Communicating Changeby Rus Slater
Worst change practices
From the survey in 2002 by Mercer Human Resource Consulting (see Best change practices)
What makes for a ‘bad’ change programme? Below are the five worst change practices:
- Failing to communicate to all employees about change
- Not clearly expressing the change vision/objectives/rationale
- Being dishonest about change processes and implications
- Not giving employees a voice in the change process
- Failing to plan for change.
If we look at the worst practices, we can clearly see that 1, 2, 3, and 4 are clearly related to communication.
Failing to communicate
Failing to communicate to all employees about change is important because of the tendency of rumours to step in and fill any gaps. In the absence of information, people will not only speculate but they will also generally see the absence as significant.
There is a model, called the Johari Window, which relates to this subject. Below is a ‘development’ of the original Johari Window (or a ‘corruption’, if you are a purist!).
In short, in this instance; the model categorises information by relating it to the level of conscious awareness of two different parties – ‘me’ and ‘them’.
Looking at the diagram above, I tend to assume that ‘they’ (as in ‘they really ought to do something about that’) know more than they are letting on. This encourages me to assume that ‘they’ are keeping this knowledge to themselves because letting it out would be detrimental to them. The conclusion is that this hidden knowledge disadvantages me. This I resent.
I tend to react to this perceived injustice by keeping things to myself as a form of tit-for-tat revenge. I therefore keep things in ‘My Hidden Agenda’. I don’t share my opinions and I silently undermine the actions of the people I feel are hiding things from me.
In fact, I will share my opinions and feelings only with people I feel are in the same boat, thus fomenting revolution and fuelling the rumours!
Remember here that managers are people too... What does this imply about managers’ roles in the rumour machine?
Not explaining the rationale
If the rationale isn’t clearly explained, the assumption may be made that this is ‘change for the sake of change’, which is often the primary cause of change fatigue.
‘Change fatigue’ is a form of ‘initiative fatigue’. It is that feeling of ennui and cynicism that is so well summed up by the quotation that is often attributed to Gaius Petronius Arbiter. (It is debated whether this is genuinely from him, but the reality is that, even if he didn’t say it, several hundred million people would agree with it!)
We tend to meet any new situation by reorganising, and a wonderful method it can be for creating the illusion of progress while producing confusion, inefficiency and demoralisation.
When people understand the rationale, it becomes easier for them to embrace or support the change.
When Robert Oppenheimer took over the Manhattan Project to develop the A-bomb, he found that the technicians responsible for the mathematical calculations were making enormous numbers of basic errors. So much was this so that the Department of Defence had had to replicate the teams several times in order to cross-reference the same outputs against each other to get reliable results.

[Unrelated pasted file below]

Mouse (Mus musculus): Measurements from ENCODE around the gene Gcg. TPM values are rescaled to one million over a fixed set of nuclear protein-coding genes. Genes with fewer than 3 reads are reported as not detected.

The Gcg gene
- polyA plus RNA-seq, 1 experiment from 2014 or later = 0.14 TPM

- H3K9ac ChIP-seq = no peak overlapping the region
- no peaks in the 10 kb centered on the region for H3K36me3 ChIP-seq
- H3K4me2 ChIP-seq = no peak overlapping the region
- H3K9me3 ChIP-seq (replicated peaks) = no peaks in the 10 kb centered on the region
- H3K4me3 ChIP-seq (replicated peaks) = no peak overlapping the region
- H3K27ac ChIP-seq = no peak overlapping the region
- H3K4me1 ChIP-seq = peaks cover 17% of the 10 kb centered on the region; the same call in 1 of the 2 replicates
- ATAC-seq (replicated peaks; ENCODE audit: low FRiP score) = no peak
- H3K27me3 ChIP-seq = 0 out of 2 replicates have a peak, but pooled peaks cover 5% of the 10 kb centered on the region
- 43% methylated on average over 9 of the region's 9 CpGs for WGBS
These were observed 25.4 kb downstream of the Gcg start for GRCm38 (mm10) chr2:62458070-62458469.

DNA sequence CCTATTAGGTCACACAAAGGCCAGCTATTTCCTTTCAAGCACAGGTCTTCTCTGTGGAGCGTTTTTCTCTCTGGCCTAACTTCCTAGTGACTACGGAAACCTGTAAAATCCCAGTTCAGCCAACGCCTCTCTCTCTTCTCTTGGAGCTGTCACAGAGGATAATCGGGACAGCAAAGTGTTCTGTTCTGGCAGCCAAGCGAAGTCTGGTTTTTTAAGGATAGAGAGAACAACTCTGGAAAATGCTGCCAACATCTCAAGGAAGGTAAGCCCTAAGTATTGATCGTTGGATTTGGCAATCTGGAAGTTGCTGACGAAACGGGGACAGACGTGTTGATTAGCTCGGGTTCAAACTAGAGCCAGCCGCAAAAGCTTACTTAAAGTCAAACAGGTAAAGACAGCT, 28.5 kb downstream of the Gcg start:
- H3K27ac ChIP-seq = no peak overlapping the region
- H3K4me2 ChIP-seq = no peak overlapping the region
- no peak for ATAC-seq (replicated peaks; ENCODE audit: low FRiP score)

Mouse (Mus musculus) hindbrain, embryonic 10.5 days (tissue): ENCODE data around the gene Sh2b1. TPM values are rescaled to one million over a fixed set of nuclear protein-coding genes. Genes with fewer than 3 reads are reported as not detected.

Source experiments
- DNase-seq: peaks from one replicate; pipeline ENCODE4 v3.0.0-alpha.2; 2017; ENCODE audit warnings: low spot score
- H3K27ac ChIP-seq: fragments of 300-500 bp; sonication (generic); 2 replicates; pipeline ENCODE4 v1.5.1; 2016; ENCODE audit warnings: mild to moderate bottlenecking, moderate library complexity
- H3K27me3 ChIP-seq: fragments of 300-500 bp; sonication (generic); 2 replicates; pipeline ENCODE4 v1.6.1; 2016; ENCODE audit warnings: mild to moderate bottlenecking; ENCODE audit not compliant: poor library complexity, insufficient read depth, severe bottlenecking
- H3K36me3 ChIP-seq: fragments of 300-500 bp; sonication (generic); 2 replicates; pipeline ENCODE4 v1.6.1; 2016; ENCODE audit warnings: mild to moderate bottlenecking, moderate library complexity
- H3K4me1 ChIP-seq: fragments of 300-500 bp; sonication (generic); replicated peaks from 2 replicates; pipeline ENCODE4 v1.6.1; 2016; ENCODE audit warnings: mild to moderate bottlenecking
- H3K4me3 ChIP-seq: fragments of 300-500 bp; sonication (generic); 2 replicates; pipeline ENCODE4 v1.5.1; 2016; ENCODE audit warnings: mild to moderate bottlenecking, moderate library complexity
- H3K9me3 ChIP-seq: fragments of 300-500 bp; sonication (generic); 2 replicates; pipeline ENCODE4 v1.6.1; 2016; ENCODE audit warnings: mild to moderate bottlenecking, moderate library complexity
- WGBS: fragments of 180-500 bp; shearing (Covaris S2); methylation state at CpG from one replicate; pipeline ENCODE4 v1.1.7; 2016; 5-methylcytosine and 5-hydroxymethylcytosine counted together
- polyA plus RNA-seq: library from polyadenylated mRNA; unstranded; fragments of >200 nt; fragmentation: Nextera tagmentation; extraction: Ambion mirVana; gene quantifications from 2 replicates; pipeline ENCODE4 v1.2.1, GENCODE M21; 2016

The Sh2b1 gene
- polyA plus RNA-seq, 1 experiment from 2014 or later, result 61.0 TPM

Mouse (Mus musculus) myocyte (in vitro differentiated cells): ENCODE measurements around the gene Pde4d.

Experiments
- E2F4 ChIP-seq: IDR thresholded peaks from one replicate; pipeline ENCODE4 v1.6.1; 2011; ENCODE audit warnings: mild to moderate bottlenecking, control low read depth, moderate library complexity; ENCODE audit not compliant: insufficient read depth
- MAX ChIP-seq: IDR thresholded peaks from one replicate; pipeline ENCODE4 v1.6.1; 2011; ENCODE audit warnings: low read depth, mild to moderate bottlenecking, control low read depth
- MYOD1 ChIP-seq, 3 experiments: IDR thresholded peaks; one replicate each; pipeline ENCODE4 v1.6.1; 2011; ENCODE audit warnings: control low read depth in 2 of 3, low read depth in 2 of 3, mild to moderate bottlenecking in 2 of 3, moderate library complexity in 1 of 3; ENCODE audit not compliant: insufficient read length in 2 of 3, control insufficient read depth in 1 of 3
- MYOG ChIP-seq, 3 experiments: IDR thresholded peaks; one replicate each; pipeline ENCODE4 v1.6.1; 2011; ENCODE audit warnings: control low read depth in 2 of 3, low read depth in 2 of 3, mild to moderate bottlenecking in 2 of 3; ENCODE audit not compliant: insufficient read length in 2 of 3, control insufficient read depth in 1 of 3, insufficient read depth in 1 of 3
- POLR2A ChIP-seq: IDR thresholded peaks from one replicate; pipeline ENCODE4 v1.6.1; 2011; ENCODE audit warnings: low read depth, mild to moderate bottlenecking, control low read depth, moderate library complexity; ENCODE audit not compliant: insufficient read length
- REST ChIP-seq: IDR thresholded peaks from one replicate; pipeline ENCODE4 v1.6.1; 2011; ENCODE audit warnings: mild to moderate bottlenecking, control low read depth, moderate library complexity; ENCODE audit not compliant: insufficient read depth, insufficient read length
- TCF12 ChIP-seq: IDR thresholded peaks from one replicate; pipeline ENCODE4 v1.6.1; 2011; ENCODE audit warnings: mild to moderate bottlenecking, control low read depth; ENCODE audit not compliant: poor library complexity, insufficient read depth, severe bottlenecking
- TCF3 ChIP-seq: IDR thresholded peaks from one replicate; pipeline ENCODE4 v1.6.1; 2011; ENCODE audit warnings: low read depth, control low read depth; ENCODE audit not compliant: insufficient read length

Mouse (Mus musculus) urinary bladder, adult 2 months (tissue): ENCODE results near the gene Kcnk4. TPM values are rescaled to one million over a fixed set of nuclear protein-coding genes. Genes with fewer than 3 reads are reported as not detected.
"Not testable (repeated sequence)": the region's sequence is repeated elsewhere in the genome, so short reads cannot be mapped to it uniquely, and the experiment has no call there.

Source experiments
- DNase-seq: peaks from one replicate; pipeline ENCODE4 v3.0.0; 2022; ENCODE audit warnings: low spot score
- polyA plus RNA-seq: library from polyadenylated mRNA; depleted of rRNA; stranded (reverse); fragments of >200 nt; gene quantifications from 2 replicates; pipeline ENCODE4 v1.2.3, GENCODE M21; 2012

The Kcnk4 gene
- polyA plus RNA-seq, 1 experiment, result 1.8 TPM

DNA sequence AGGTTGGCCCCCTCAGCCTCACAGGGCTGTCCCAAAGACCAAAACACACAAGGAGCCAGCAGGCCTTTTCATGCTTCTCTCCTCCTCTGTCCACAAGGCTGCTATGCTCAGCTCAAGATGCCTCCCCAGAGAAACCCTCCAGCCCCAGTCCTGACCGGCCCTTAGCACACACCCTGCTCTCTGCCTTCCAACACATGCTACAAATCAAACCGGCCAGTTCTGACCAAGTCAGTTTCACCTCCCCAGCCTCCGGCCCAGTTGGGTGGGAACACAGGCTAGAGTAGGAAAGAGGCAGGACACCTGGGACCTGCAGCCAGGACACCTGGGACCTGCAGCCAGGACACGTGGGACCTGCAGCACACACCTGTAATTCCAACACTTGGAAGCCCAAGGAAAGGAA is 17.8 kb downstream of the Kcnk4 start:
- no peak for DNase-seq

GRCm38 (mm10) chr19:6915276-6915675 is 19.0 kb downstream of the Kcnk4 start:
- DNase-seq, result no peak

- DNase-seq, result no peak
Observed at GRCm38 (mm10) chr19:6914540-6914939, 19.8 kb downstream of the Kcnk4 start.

Oppenheimer asked, ‘Do these people not realise the importance of this work? We could shorten the war by years with this bomb.’
The reply was that, for reasons of security, these people had been pulled from their other jobs and put to pure maths without any explanation of what they were working on or why! It was clear that many resented the change from what they saw as valuable war-work to pointless number crunching.
Oppenheimer insisted that the rationale was explained, regardless of the secrecy argument.
The error rate dropped overnight as people understood the value of the change.
Being dishonest about change
Apparent dishonesty about change processes and implications is often not a result of a deliberate malicious lie, but a tendency to ‘spin’ the situation to be overly positive. Painting too positive a story is very risky, since a positive story, if believed, raises employee expectations. If these raised expectations are not subsequently met, morale crashes and the change implementation is badly damaged.
Professor Hubbard from the University of Oxford reviewed 40 years of research on ‘expectation theory’. She found that telling a positive story that is later not realised resulted in
- Less commitment to the organisation
- Lower employee productivity
- More employees deciding to leave the organisation unhappily
- Worse implementation.
It is better to manage expectations by communicating a range of possible/probable outcomes, from positive to negative. Then, as long as what’s delivered during the implementation falls somewhat near that range, a morale collapse is avoided.
The problem with employees leaving unhappily is that, while you may see these departures as a positive result if your change requires downsizing, it is worth remembering that these people will probably ‘badmouth’ your organisation and have a potentially negative effect upon their friends – your ‘surviving’ employees.
Not giving employees a voice in the change process
To paraphrase Malvolio in Shakespeare’s Twelfth Night...
Some drive change; some accept change, and some have change thrust upon them.
This relates to the listening aspect of communication.
If people don’t have a voice in the change process, or the results of that process, this tends to create a ‘done to’ perception. Generally speaking, people don’t like to have things ‘done to’ them. Their first reaction in such circumstances will be ‘concern, worry, uncertainty, insecurity, introspection and fear’.